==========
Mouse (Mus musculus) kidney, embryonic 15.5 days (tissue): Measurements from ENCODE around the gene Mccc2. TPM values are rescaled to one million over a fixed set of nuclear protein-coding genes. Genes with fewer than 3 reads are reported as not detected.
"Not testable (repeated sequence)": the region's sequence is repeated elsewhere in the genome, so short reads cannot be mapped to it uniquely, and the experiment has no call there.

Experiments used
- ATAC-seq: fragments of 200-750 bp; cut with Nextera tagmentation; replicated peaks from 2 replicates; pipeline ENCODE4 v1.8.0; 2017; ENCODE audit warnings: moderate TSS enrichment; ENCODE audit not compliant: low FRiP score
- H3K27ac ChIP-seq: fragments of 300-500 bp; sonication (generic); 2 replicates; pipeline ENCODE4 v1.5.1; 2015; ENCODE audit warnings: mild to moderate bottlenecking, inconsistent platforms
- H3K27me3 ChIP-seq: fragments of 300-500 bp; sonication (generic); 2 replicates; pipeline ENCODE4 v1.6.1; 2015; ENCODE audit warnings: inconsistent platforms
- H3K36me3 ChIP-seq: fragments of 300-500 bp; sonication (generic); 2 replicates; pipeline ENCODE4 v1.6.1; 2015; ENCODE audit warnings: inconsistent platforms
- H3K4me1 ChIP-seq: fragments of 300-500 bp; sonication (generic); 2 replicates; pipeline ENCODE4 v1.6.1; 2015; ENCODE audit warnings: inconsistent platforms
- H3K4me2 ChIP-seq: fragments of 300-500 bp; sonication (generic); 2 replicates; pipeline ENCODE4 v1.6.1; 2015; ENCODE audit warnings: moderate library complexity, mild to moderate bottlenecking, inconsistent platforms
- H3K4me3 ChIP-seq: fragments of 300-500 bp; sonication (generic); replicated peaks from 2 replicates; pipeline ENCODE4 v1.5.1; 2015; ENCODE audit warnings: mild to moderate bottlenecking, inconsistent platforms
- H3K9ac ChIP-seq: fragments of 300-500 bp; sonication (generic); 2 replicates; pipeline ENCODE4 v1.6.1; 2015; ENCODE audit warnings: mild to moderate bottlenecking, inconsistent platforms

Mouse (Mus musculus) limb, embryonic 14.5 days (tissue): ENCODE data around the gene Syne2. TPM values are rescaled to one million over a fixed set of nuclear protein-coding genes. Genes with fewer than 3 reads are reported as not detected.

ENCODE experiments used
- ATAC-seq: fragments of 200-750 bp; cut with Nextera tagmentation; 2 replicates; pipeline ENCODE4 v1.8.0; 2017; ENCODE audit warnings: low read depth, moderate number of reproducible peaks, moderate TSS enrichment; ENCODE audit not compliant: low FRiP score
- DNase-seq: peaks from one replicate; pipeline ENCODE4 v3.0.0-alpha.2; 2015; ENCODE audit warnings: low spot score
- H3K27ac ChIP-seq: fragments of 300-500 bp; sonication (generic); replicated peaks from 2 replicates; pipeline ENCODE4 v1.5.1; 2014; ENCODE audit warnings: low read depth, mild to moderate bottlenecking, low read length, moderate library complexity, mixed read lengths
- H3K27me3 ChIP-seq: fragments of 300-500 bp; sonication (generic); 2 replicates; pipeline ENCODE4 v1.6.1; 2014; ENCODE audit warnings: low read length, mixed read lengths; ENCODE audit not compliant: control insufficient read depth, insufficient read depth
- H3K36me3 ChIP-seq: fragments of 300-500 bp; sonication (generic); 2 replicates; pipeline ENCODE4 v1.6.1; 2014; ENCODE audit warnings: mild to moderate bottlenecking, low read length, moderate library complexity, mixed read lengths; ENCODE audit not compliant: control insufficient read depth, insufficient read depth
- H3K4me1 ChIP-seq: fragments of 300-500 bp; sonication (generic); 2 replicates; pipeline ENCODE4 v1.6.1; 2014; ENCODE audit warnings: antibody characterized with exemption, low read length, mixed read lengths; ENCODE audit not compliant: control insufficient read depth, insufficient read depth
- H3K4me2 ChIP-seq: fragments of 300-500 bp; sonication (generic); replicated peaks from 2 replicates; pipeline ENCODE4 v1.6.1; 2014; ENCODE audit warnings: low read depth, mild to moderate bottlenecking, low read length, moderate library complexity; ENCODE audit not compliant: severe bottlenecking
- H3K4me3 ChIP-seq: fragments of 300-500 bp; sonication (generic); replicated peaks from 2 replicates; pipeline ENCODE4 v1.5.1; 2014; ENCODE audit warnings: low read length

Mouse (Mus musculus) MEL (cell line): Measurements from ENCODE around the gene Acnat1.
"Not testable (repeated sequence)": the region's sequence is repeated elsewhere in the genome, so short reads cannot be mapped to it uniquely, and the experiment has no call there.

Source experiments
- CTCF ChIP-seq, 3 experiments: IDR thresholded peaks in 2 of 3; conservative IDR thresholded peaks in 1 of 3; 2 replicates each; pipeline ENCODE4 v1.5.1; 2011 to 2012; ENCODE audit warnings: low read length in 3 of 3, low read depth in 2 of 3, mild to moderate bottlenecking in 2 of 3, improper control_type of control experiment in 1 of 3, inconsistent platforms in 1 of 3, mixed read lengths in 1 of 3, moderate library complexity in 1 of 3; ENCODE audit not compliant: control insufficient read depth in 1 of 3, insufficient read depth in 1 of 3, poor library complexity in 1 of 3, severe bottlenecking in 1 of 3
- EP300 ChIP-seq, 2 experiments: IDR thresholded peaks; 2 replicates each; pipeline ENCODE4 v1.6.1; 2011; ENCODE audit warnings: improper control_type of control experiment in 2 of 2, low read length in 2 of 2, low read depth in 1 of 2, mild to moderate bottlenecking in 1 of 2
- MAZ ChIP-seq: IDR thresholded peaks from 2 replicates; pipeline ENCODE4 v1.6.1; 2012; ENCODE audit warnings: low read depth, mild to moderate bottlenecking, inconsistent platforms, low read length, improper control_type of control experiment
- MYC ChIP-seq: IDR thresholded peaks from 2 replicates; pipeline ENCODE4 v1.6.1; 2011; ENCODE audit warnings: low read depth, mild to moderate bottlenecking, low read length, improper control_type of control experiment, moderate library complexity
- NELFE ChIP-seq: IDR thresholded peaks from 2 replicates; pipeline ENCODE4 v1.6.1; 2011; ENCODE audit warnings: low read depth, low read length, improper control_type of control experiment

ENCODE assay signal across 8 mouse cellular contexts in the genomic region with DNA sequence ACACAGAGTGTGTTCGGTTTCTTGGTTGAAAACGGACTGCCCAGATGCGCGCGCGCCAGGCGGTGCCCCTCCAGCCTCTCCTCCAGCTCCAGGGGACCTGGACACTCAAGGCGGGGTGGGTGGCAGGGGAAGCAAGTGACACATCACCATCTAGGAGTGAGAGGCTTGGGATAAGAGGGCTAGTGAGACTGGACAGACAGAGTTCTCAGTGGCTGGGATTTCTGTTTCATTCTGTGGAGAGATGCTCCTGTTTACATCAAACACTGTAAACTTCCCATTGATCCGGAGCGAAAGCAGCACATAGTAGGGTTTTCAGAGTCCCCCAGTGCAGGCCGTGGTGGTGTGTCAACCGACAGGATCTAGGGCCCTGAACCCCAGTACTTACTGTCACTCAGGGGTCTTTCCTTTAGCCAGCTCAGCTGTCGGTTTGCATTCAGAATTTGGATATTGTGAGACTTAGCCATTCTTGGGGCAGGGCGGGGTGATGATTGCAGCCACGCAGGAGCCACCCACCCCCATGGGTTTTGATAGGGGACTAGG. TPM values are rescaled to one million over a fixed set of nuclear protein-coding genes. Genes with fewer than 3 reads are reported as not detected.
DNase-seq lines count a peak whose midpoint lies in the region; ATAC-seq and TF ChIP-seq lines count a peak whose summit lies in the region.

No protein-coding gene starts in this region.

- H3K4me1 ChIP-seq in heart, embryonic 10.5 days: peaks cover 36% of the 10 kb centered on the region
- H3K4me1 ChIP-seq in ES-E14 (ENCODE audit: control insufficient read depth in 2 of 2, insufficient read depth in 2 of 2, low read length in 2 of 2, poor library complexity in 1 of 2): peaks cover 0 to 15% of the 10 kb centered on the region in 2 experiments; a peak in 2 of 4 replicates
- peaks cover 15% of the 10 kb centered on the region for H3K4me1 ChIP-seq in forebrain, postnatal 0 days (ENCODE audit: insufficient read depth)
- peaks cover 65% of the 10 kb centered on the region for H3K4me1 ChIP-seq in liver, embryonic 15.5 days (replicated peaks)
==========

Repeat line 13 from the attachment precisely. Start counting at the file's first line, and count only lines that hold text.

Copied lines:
ENCODE experiments used